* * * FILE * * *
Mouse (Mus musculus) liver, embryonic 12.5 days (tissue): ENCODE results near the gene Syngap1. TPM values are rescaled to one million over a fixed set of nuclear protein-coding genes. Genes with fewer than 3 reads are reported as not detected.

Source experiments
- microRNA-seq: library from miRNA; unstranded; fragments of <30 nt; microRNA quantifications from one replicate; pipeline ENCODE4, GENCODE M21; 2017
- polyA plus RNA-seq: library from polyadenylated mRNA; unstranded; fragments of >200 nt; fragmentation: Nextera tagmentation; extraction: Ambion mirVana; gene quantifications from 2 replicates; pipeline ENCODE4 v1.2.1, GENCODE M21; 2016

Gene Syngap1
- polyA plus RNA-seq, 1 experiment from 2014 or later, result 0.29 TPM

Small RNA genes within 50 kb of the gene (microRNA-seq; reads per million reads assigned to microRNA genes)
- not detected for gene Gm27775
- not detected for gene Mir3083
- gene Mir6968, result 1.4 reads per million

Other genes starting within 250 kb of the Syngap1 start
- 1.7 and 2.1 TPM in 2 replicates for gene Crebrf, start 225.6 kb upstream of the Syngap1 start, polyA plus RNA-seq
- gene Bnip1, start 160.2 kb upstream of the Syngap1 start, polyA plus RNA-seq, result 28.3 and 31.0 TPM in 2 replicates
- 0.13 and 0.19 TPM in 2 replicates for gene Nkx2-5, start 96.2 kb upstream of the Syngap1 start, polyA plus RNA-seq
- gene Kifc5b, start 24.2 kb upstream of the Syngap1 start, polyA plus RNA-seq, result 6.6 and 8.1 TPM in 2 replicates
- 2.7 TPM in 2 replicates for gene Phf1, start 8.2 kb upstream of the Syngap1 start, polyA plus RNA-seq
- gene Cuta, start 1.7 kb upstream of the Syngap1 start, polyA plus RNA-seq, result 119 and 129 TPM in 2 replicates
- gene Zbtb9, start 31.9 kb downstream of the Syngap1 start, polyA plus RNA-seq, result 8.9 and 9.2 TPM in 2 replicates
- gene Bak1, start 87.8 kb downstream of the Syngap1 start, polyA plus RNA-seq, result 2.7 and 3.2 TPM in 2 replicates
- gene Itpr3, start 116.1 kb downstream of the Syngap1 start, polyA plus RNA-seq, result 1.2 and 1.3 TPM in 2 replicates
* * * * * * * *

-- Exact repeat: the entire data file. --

Mouse (Mus musculus) liver, embryonic 12.5 days (tissue): ENCODE results near the gene Syngap1. TPM values are rescaled to one million over a fixed set of nuclear protein-coding genes. Genes with fewer than 3 reads are reported as not detected.

Source experiments
- microRNA-seq: library from miRNA; unstranded; fragments of <30 nt; microRNA quantifications from one replicate; pipeline ENCODE4, GENCODE M21; 2017
- polyA plus RNA-seq: library from polyadenylated mRNA; unstranded; fragments of >200 nt; fragmentation: Nextera tagmentation; extraction: Ambion mirVana; gene quantifications from 2 replicates; pipeline ENCODE4 v1.2.1, GENCODE M21; 2016

Gene Syngap1
- polyA plus RNA-seq, 1 experiment from 2014 or later, result 0.29 TPM

Small RNA genes within 50 kb of the gene (microRNA-seq; reads per million reads assigned to microRNA genes)
- not detected for gene Gm27775
- not detected for gene Mir3083
- gene Mir6968, result 1.4 reads per million

Other genes starting within 250 kb of the Syngap1 start
- 1.7 and 2.1 TPM in 2 replicates for gene Crebrf, start 225.6 kb upstream of the Syngap1 start, polyA plus RNA-seq
- gene Bnip1, start 160.2 kb upstream of the Syngap1 start, polyA plus RNA-seq, result 28.3 and 31.0 TPM in 2 replicates
- 0.13 and 0.19 TPM in 2 replicates for gene Nkx2-5, start 96.2 kb upstream of the Syngap1 start, polyA plus RNA-seq
- gene Kifc5b, start 24.2 kb upstream of the Syngap1 start, polyA plus RNA-seq, result 6.6 and 8.1 TPM in 2 replicates
- 2.7 TPM in 2 replicates for gene Phf1, start 8.2 kb upstream of the Syngap1 start, polyA plus RNA-seq
- gene Cuta, start 1.7 kb upstream of the Syngap1 start, polyA plus RNA-seq, result 119 and 129 TPM in 2 replicates
- gene Zbtb9, start 31.9 kb downstream of the Syngap1 start, polyA plus RNA-seq, result 8.9 and 9.2 TPM in 2 replicates
- gene Bak1, start 87.8 kb downstream of the Syngap1 start, polyA plus RNA-seq, result 2.7 and 3.2 TPM in 2 replicates
- gene Itpr3, start 116.1 kb downstream of the Syngap1 start, polyA plus RNA-seq, result 1.2 and 1.3 TPM in 2 replicates